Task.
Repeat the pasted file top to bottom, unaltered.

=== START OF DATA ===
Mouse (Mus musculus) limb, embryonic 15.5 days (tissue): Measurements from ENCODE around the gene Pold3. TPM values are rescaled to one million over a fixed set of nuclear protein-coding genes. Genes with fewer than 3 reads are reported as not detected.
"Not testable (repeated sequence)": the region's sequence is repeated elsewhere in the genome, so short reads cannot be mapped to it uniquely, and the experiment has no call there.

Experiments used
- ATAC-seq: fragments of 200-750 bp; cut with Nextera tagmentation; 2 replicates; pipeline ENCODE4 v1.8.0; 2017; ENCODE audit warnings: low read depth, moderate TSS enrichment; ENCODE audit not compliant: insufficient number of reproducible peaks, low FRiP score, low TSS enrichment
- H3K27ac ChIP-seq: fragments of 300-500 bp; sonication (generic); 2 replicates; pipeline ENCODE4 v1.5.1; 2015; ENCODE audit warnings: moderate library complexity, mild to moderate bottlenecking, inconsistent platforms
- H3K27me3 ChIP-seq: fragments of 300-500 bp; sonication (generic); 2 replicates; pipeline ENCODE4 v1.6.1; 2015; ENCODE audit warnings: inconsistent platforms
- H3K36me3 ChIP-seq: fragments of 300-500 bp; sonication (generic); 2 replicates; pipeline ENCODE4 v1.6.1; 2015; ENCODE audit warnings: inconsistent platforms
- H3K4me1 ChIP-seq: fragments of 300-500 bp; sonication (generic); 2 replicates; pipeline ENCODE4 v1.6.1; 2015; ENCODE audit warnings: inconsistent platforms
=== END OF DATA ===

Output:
Mouse (Mus musculus) limb, embryonic 15.5 days (tissue): Measurements from ENCODE around the gene Pold3. TPM values are rescaled to one million over a fixed set of nuclear protein-coding genes. Genes with fewer than 3 reads are reported as not detected.
"Not testable (repeated sequence)": the region's sequence is repeated elsewhere in the genome, so short reads cannot be mapped to it uniquely, and the experiment has no call there.

Experiments used
- ATAC-seq: fragments of 200-750 bp; cut with Nextera tagmentation; 2 replicates; pipeline ENCODE4 v1.8.0; 2017; ENCODE audit warnings: low read depth, moderate TSS enrichment; ENCODE audit not compliant: insufficient number of reproducible peaks, low FRiP score, low TSS enrichment
- H3K27ac ChIP-seq: fragments of 300-500 bp; sonication (generic); 2 replicates; pipeline ENCODE4 v1.5.1; 2015; ENCODE audit warnings: moderate library complexity, mild to moderate bottlenecking, inconsistent platforms
- H3K27me3 ChIP-seq: fragments of 300-500 bp; sonication (generic); 2 replicates; pipeline ENCODE4 v1.6.1; 2015; ENCODE audit warnings: inconsistent platforms
- H3K36me3 ChIP-seq: fragments of 300-500 bp; sonication (generic); 2 replicates; pipeline ENCODE4 v1.6.1; 2015; ENCODE audit warnings: inconsistent platforms
- H3K4me1 ChIP-seq: fragments of 300-500 bp; sonication (generic); 2 replicates; pipeline ENCODE4 v1.6.1; 2015; ENCODE audit warnings: inconsistent platforms